Icynene brand, like similar brands of foam insulation, is composed of almost 50%
isocyanates, a questionable petrochemical in the eyes of many. Regardless of whether itis open cell or closed cell, this chemical is contained in varying amounts.
The EPA says it doesn't have sufficient data to accurately assess the potential hazardsof isocyanates. The Center for Disease Control and Prevention (part of NIOSH),however, makes it clear that:
- "Isocyanates are powerful irritants to the mucousmembrane of the eyes and gastrointestinal and respiratory tracks."
- "Isocyanatescan also sensitizeworkers, making them subject to severe asthma attacks if exposed again."
Hazards during installation
The Icynene website clearly indicates the potential for harm, but primarily during theinstallation phase. One can argue, as sales people do, that once dry, the foam is inert andnot harmful.
Even though spray foam insulation has been around for 25 years with no known incidentsof serious illness due to incidental exposure, this fact does not necessarily make it safein all regards. As you will read below, the manufacturers of Icynene require anyone totreat this product with extreme caution because they know that potential hazards exist,especially for installers who are exposed on a regular basis.
It has been our experience over the past 15 years that homeowners that purchase sprayfoam for their new homes don't complain about off-gassing issues later on but at leastone spray foam contractor we know has become very ill and stopped spraying as a result.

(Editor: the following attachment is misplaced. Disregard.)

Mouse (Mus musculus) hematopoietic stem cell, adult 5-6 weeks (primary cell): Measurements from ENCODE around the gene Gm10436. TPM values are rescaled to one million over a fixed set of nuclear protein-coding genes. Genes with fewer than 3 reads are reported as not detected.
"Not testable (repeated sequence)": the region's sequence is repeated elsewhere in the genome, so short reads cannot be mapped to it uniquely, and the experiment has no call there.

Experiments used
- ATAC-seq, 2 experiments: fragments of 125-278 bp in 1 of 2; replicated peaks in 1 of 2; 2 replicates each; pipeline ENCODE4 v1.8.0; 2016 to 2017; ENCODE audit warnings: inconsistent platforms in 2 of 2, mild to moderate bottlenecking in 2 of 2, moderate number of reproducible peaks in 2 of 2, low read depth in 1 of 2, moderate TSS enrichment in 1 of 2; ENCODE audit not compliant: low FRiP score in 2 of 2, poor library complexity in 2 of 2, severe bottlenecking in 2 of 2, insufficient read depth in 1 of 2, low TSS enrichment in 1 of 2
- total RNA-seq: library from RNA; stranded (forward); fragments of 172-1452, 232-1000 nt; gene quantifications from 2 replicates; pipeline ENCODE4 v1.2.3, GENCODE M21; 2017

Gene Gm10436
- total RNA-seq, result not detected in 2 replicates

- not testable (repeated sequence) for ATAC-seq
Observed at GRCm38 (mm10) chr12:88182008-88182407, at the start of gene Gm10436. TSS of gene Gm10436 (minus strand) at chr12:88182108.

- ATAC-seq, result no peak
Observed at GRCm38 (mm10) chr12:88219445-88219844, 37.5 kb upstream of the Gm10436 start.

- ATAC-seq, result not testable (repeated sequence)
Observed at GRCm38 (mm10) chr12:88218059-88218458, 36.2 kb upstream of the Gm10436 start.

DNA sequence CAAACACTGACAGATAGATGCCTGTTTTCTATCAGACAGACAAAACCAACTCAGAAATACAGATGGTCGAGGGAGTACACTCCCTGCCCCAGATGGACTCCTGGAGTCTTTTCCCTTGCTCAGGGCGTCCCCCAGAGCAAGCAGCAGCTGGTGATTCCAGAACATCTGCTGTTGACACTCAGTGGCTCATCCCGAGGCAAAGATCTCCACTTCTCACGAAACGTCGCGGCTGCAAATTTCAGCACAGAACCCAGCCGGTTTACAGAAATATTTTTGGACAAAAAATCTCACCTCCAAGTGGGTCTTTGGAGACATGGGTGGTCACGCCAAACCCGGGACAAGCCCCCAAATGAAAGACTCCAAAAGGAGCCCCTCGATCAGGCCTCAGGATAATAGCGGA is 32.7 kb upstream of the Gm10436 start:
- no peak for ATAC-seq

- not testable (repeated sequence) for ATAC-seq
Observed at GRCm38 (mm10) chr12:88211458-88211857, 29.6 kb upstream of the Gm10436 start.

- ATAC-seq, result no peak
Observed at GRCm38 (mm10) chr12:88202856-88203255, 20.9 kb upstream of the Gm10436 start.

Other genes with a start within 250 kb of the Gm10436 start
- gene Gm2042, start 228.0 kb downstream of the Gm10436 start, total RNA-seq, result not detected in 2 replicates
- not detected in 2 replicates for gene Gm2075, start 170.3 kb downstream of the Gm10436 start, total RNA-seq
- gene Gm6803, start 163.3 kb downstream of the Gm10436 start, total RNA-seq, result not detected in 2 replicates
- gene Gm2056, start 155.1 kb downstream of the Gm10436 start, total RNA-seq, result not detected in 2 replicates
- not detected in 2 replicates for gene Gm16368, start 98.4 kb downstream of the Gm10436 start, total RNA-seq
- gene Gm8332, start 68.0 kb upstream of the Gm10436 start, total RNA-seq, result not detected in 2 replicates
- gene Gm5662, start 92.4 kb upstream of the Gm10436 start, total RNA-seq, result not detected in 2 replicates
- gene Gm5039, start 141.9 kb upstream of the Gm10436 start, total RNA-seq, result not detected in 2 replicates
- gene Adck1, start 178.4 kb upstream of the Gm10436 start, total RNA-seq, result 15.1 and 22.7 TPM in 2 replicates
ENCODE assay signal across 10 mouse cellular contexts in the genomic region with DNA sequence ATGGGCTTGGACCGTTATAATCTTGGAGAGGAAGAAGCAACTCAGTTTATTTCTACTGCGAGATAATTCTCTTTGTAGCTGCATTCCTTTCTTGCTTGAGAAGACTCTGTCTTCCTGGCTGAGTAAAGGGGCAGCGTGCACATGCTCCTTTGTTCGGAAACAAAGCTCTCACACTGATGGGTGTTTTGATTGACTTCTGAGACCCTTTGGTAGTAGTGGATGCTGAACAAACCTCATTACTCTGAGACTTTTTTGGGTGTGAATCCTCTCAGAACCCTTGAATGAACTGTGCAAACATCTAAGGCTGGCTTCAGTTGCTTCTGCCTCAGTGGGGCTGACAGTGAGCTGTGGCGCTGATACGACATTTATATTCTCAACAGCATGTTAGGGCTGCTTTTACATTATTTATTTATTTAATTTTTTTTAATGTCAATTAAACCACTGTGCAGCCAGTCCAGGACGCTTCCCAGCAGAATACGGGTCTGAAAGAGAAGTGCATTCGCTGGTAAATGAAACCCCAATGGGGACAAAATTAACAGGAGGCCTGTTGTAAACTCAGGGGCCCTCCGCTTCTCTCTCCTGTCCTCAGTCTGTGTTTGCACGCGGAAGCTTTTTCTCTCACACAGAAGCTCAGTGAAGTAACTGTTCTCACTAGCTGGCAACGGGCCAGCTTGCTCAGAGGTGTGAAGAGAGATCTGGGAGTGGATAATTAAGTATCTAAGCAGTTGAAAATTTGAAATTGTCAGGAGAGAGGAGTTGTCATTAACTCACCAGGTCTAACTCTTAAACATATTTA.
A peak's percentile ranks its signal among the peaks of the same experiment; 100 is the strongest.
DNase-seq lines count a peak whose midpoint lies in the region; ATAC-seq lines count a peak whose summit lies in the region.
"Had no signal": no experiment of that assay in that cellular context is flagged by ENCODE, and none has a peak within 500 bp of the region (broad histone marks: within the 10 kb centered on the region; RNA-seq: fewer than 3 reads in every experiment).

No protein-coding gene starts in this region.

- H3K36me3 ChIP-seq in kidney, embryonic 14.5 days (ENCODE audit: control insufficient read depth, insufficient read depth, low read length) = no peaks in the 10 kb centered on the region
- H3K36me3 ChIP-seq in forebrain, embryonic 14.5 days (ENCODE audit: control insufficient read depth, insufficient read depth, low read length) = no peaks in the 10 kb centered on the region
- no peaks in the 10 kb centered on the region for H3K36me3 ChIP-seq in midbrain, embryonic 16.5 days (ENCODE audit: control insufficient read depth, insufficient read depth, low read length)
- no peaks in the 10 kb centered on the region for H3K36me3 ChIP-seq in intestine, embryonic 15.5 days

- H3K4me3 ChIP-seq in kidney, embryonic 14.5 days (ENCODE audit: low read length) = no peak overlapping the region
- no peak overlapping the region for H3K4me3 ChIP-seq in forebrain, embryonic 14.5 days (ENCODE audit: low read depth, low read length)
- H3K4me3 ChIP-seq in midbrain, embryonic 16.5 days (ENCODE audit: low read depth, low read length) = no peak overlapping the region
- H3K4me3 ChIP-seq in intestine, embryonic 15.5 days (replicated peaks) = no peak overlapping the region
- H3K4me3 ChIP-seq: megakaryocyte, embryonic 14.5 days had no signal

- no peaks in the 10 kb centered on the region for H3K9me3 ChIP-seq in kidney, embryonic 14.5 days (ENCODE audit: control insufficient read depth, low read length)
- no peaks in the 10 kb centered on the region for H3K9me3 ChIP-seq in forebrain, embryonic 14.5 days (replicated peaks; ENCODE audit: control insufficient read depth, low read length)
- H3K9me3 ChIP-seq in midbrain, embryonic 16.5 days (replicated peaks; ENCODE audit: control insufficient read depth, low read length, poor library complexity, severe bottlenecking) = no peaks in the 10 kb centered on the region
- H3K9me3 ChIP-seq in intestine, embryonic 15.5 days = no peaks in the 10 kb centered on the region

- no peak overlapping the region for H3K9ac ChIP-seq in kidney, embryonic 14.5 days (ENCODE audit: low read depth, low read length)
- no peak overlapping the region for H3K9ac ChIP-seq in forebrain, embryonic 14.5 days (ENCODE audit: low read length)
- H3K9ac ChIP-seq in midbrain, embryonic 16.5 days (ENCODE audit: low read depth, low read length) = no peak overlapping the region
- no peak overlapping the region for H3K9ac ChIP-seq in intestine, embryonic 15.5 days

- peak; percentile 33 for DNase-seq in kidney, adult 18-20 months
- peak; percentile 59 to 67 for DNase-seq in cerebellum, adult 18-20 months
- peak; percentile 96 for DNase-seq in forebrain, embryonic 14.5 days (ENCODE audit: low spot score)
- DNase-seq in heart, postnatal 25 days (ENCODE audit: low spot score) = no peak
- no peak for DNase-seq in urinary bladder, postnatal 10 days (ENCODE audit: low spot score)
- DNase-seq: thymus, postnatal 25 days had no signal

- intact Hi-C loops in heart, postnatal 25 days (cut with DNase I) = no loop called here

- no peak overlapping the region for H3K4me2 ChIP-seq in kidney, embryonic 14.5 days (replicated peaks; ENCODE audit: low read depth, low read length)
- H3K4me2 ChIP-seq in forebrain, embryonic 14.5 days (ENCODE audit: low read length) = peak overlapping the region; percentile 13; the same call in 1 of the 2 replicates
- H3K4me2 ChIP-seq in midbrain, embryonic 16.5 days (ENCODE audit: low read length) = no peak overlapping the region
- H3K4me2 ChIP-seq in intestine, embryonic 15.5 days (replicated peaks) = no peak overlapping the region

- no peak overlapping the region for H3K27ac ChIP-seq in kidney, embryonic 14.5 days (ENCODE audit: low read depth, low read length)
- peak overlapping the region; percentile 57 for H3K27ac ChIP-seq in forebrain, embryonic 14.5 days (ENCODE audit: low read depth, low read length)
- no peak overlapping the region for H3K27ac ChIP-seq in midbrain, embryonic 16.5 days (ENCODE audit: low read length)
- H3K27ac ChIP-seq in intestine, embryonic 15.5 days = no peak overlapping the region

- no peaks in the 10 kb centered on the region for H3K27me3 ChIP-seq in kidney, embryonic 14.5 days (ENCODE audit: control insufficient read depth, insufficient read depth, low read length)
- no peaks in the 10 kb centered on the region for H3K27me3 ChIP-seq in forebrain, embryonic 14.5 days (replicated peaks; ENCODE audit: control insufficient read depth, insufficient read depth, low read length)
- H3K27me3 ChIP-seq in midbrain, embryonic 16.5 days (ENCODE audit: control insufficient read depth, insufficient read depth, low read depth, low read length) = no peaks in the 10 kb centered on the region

Below is a section taken directly from the Icynene website from the last page of theproduct specification for Classic Max (here).
"Icynene products have an excellent health and safety record spanning more than 350,000insulation projects over more than 25 years. Nonetheless, safe handling practices duringand immediately following installation are required to eliminate the possibility of healtheffects from exposure to isocyanates. Asthma, other lung problems, and irritation of thenose and throat can result from inhalation of isocyanates. Direct contact with the skinand eyes can result in irritation.
"Different individuals will react differently to the same exposures; some will be moresensitive than others. Severe asthma attacks have been reported in some sensitizedworkers exposed repeatedly to isocyanates while not wearing proper protectiveequipment. Some reports indicate a reaction and sensitization can occur followinga single, sustained occupational exposure to isocyanates without proper protectiveequipment above the OSHA permissible exposure limit.
"But sensitization might not occur immediately in some individuals. Consistent use ofpersonal proper protective equipment to prevent exposure during spraying and within the24 hour-period after spraying is completed is critical to eliminating the health hazard.Once sensitization has occurred, a worker might not be able work safely with spray foaminsulation again."
If you care about reducing the production of toxic chemicals in general, then you mightwish to use less controversial insulation such as cellulose, cotton, wool, etc.
There arealso numerous other types of insulating materials you may wish to consider such asstraw bale, structural insulated panels (SIPS), insulated concrete forms (ICF), aeratedautoclaved concrete (AAC) and radiant heat barriers. While some of these containvarious types of foam, they are completely cured before they reach your home.